Arbitration Victoria has a clear philosophy for the determination of disputes by arbitration – the provision of an arbitration system that is simple, expeditious, cost-effective and fair.

Arbitration Victoria connects disputing parties with arbitrators who share this philosophy. Once the arbitrator is appointed, the case is managed solely by the arbitrator under the Rules.

Arbitration and Arbitration Victoria’s system are explained in the following documents:

When a dispute is referred to arbitration under the Arbitration Victoria Rules the procedure is simple. 

When the County Court makes a referral to arbitration it does so under s 66(1) of the Civil Procedure Act 2010 and a referral must be made with the consent of the parties.  Where such an order is made by the court, and where the parties agree in writing to refer their dispute to arbitration under the Rules, then the order of the court will stand as the Notice of Arbitration under the Rules.  This then initiates the arbitration process. 

When the parties choose arbitration themselves one of the parties files the Notice of Arbitration along with the documents required by Rule 14 of the Rules. The rest of the procedure is substantially the same. 


The Arbitrator, once appointed, (which should take no more than 7 days), will convene a case management hearing which will take place within 6 weeks of the Arbitrator’s appointment. The parties, and their legal representatives (if any), will attend the case management hearing (in person or remotely) and the Arbitrator will make orders for the future conduct of the arbitration, including setting a date for the final hearing.  The final hearing will ordinarily take place within 90 days of the Arbitrator’s appointment. 

At the final hearing, the parties will present their evidence, cross-examine opposing witnesses, and make submissions to the Arbitrator. The Arbitrator will deliver the Award (the Arbitrator’s final and binding decision) within 30 days of the final hearing.  The Award is final and binding, can be enforced in court, and ordinarily, no appeals are allowed (unless both parties agree to permit appeals and the Court grants leave to appeal).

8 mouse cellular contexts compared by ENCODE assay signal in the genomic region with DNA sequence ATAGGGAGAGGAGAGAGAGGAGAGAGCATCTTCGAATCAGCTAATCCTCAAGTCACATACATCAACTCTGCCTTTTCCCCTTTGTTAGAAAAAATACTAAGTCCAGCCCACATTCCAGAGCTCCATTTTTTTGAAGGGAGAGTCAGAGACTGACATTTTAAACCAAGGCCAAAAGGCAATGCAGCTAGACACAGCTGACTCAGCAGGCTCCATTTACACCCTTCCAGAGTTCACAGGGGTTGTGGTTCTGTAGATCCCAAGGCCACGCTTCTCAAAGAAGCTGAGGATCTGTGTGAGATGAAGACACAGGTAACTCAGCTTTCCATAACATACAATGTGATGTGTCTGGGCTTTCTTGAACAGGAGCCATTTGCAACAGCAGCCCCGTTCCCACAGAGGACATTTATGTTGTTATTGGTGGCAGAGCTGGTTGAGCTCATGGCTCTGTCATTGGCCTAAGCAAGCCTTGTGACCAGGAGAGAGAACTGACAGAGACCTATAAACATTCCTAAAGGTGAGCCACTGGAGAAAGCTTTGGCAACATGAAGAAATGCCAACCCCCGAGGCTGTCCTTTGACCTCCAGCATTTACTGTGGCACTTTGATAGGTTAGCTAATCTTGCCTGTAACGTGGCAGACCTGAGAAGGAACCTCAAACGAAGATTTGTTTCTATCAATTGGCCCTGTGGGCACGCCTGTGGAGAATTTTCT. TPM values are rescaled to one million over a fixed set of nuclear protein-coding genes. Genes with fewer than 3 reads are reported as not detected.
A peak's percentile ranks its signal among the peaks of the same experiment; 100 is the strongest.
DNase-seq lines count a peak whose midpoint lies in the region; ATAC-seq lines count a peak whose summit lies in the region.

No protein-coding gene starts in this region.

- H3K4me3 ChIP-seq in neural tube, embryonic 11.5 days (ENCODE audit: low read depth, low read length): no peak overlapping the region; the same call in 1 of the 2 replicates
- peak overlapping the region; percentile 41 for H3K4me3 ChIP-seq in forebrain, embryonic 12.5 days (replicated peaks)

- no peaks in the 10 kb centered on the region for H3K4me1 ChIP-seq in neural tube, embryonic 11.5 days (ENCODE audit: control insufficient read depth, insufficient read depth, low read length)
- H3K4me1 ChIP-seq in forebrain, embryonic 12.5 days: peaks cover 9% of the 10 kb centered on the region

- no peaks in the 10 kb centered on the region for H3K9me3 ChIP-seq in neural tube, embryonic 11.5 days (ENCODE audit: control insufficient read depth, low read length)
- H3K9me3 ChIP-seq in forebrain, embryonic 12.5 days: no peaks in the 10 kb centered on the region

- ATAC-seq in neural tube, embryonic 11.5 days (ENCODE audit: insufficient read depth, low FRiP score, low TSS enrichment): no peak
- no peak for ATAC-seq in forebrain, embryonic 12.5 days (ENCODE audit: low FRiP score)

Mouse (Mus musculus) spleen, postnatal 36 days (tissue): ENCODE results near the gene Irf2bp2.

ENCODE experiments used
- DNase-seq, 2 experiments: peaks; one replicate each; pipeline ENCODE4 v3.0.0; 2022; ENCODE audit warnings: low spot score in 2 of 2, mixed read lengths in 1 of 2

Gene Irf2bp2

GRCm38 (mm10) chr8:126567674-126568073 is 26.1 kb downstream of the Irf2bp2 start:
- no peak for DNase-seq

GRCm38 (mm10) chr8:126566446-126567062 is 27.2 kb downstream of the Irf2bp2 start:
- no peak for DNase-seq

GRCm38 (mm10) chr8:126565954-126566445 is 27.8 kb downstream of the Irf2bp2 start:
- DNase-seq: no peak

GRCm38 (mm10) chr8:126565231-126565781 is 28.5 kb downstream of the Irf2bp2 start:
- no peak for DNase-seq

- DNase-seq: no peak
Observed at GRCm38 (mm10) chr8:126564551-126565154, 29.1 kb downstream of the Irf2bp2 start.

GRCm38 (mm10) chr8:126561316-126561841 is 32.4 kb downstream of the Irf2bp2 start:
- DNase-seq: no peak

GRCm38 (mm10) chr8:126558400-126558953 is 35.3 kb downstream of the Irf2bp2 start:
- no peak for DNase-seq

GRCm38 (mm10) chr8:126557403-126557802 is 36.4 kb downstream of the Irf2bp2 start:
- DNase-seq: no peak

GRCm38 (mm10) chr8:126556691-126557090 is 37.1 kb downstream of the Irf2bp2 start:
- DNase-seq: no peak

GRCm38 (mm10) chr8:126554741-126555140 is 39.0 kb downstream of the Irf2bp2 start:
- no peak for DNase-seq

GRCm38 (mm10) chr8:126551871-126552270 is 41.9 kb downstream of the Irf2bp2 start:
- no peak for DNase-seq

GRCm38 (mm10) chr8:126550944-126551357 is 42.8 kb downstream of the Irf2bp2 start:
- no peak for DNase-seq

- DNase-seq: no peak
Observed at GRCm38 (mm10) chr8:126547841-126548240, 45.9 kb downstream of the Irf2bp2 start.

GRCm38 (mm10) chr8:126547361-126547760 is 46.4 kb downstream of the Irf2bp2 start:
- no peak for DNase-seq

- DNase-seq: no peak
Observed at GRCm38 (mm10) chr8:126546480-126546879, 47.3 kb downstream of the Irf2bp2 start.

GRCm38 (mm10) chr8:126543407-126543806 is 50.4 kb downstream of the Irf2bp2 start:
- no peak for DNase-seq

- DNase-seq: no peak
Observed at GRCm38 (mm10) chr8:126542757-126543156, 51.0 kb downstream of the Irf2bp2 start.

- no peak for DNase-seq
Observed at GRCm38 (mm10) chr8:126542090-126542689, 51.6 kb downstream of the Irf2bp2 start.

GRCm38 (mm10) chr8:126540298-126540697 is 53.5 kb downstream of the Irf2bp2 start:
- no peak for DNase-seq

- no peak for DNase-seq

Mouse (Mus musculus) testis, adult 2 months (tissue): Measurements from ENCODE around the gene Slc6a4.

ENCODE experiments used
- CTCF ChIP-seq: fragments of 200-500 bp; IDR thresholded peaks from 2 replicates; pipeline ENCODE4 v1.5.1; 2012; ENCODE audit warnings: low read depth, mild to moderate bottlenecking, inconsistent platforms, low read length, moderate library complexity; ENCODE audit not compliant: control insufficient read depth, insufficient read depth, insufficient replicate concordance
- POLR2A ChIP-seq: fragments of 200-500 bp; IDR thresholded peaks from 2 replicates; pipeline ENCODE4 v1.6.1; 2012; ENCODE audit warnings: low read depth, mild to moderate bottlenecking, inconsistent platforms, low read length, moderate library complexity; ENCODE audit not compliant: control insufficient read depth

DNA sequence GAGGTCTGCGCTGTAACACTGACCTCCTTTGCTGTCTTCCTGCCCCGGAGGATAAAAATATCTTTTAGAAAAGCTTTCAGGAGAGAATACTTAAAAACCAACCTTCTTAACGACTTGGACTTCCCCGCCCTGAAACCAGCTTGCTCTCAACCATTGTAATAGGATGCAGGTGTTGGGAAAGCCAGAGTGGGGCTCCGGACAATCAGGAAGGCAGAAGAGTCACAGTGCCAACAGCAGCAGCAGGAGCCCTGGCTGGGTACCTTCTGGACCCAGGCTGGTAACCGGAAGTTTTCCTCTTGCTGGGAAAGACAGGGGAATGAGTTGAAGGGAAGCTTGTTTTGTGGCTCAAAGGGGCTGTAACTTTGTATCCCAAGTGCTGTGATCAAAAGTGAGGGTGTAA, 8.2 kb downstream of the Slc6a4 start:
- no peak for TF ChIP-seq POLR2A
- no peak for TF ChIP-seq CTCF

There are three major advantages of arbitration under the Arbitration Victoria Rules.

The first one is certainty – that is, certainty in terms of the following:

  • the time required to resolve the dispute (under the Rules, parties can expect to have the dispute heard and determined, with a binding Award, in 120 days from the commencement of the arbitration – perhaps in less time if the parties have already filed pleadings in court proceedings prior to the referral to arbitration);
  • achieving finality in the resolution of the dispute – no costly appeals or lengthy disputes over costs;
  • the quality of the arbitrators – each one is experienced in arbitrations, and each one understands the need to manage the arbitral proceedings to achieve the paramount object of fast, final and affordable resolution of disputes;
  • the fees payable to the decision-maker (the arbitrator) – these fees are capped under the Rules, and they are extremely competitive (the fees are set out in paragraph 14 of the User Manual);
  • the costs payable to the other side under an adverse costs order (i.e. the losing party is usually ordered to pay the winning party’s legal costs) – these costs are capped with a view to encouraging the efficient conduct of proceedings (by discouraging unnecessary and expensive steps and delaying tactics).

The second one is control – that is, control by the parties in how they want to manage the determination of their dispute.  For example:

  • The parties can choose the arbitrator.
  • If the parties want to hold the final hearing in Melbourne, any other venue in Victoria (for example, Ballarat or Horsham) or conduct it over Zoom or MS Teams, for example, they can agree to do that – the arbitrator will give effect to that agreement.
  • If the parties want to avoid general document disclosure (which is expensive and often unnecessary), they can agree to do that.
  • The parties can narrow the issues in dispute and they can agree to limit the time available for each party to present their case.
  • The parties can control the timeframes for the steps required leading up to the final hearing – a quick resolution of the dispute will save costs compared with litigation which could take much longer.

The third one is privacy and confidentiality – arbitrations are conducted in private.  The names of the parties and the identity of the witnesses will remain confidential.